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Statistics 200: Lab 6

Today's tasks:
  • Data structures. Regression and model fitting. Manipulation of lm objects.

    Problem 1

    Here are some data that are discussed in Section 14.5 of the text "Mathematical Statistics and Data Analysis" by Rice. For each of 12 children, the columns denote
    height in inches
    weight in pounds
    distance in cm (to pulmonary artery)
    
    42.8 40.0 37.0
    63.5 93.5 49.5
    37.5 35.5 34.5
    39.5 30.0 36.0
    45.5 52.0 43.0
    38.5 17.0 28.0
    43.0 38.5 37.0
    22.5  8.5 20.0
    37.0 33.0 33.5
    23.5  9.5 30.5
    33.0 21.0 38.5
    58.0 79.0 47.0
    
    EITHER:
    Copy the data to a file, then use read.table() to create a data frame called cath (short for catheter), with the variable names height, weight, dist.
    OR:
    Attach the ricedata section of the library to your searchpath and look for the dataframe cath.

    Use plot() and pairs() to get a rough idea of how the variables are related. What do you see?

    Problem 2

    Try
    lm(dist~height,cath)
    
    Look at what gets written to the screen. You will soon understand what it is saying. Be prepared to explain what is returned to either BM or DP.

    The function lm() fits a linear model by least squares. The second argument, cath, tells lm that the variables dist and height are components of the dataframe cath. The notation "dist~height" means that dist is to be predicted by a linear function of height: that is, the lm() function is finding constants c1 and c2 for which the sum of squared residuals

     
    
    is as small as possible. Note the presence of the "intercept" term c1; Splus includes it, by default. The "model formula"
    dist ~ height -1
    
    would force Splus to omit the intercept term.

    Splus calls the minimizing constants coefficients. The corresponding value c1+c2*height is called the vector of fitted values. The remainder, dist - c1 -c2*height, is called the vector of residuals (or residual values).

    Try

    lm(dist~height,cath)
    reg1 <- lm(dist~height,cath)
    print(reg1)
    
    What does the output tell you about the lm object reg1?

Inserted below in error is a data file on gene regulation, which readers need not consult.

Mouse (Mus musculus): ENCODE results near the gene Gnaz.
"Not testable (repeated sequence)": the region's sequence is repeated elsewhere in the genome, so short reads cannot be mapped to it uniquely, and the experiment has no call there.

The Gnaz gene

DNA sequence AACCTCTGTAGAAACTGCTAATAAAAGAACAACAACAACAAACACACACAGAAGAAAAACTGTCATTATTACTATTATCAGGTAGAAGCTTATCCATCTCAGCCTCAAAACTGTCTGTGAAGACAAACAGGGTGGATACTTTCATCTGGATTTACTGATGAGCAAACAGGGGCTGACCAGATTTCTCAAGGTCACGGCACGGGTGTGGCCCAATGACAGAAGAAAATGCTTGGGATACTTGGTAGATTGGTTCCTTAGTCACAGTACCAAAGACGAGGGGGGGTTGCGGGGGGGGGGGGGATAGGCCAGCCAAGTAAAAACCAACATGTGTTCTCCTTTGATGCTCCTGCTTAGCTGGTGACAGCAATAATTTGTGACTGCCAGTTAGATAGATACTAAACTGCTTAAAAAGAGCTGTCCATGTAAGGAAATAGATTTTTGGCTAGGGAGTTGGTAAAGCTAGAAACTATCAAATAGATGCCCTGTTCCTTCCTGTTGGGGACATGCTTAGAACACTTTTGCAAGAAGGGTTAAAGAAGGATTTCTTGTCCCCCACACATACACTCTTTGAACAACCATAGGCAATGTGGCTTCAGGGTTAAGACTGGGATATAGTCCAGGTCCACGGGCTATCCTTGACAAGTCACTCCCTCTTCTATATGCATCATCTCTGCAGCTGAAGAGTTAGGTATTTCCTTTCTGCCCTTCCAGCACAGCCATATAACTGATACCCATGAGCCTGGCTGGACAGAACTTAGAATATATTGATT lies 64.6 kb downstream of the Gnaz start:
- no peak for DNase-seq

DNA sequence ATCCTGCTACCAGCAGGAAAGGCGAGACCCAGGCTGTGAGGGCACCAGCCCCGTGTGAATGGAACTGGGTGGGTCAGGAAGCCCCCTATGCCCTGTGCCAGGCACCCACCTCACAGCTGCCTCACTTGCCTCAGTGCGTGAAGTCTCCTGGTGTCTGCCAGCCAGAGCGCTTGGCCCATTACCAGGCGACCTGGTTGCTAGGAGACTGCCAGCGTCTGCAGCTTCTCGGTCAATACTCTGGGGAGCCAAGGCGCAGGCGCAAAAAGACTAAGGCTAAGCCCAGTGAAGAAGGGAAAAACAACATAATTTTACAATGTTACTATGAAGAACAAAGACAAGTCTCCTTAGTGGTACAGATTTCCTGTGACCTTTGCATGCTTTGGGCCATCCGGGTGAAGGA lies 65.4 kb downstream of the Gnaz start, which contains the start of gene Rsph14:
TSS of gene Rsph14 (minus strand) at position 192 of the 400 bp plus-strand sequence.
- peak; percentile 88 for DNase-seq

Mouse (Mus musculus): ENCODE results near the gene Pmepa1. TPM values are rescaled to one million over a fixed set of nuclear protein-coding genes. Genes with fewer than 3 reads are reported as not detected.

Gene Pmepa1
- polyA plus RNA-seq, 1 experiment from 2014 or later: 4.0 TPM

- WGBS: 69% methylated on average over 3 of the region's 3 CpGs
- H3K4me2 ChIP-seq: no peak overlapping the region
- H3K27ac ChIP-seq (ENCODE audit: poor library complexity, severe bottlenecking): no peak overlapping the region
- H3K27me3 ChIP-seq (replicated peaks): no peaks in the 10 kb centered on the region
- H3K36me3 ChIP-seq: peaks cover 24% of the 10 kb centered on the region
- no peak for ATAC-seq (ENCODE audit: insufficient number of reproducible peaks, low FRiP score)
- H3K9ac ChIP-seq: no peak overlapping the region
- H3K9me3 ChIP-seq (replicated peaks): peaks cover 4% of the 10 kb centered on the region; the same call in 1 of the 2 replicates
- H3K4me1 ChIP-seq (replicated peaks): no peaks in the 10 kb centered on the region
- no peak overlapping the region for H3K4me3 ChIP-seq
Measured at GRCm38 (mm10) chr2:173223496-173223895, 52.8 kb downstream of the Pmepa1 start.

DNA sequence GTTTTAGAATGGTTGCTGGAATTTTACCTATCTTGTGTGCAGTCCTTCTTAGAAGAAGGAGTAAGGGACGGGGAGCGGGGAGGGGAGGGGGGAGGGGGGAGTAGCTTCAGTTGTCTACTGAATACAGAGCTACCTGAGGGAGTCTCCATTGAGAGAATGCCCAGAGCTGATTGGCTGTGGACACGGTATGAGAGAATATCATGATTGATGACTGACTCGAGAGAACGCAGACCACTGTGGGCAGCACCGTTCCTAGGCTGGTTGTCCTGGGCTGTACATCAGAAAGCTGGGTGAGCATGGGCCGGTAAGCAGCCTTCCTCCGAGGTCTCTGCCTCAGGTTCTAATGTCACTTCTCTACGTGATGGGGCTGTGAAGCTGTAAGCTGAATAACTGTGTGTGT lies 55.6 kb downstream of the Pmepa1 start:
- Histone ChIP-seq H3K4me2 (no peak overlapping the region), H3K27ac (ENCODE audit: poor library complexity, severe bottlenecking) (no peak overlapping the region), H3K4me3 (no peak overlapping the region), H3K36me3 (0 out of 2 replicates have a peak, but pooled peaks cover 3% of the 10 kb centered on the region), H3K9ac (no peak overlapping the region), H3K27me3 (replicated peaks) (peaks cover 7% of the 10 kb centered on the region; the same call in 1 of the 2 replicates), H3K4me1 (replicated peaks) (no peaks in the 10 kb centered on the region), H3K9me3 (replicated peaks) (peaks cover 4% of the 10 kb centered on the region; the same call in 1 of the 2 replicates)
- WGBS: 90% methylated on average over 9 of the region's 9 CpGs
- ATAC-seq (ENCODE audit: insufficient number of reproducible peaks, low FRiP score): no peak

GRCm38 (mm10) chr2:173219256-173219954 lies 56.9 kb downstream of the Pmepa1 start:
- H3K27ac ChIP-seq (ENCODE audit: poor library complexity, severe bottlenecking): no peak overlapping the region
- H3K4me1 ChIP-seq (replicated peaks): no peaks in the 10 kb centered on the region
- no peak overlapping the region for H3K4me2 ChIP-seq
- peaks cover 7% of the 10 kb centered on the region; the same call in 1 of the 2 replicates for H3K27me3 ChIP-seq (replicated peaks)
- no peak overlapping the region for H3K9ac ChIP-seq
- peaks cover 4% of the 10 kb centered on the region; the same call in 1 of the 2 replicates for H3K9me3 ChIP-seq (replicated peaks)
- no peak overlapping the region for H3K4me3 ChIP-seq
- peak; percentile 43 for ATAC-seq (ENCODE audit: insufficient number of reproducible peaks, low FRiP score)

Look at the attributes of reg1. Try to figure out the meaning of as many of the components of reg1 as you can. In particular, try to figure out how the "residual standard error" is calculated. Hint: ?lm ?lm.object ?print.lm ?summary (If you have studied regression before you might even try to figure out what anova(reg1) does.)

    Problem 3

    Try
    plot(reg1)
    
    then try
    plot(cath$height,cath$dist)
    abline(reg1)
    
    What happens? What is being plotted in each case? Where is Splus finding the necessary information?

    Homework Problem (pictures to be handed in)

    For the catheter data:
    1. Draw a plot of the residuals (on the vertical axis) versus the fitted values. Label the axes appropriately. Add a title.
    2. Try lm.influence(reg1). Save the $hat component as a new variable called hat. The vector of standardized residuals is defined as
      residuals/(residual.standard.error * sqrt(1-hat))
      
      Write a function that will accept an lm object as its argument and then draw a plot of standardized residuals versus fitted values.

    Problem 5

    The model formula
    dist ~ height + weight
    tells Splus to predict dist as a linear combination c1 + c2*height + c3*weight. Fit such a model, saving the output in an object reg2. Does the added predictor variable weight improve the fit much?

    Problem 6

    (If you get bored)
    Create a dataframe called cars by selecting the variables "Weight" "Disp." "Eng.Rev" "Price" "Country" "Mileage" "Type" from the dataframe car.all. See how well Mileage can be predicted by the other variables: try plots (or ?pairs if you are brave); look at summary statistics (?summary). Try fitting a linear model such as
    lm(Mileage ~ Weight)
    
    Figure out how to get rid of the problem with missing values. (?lm) Look at the output that is produced when you finally get lm() to work. What do you learn and see?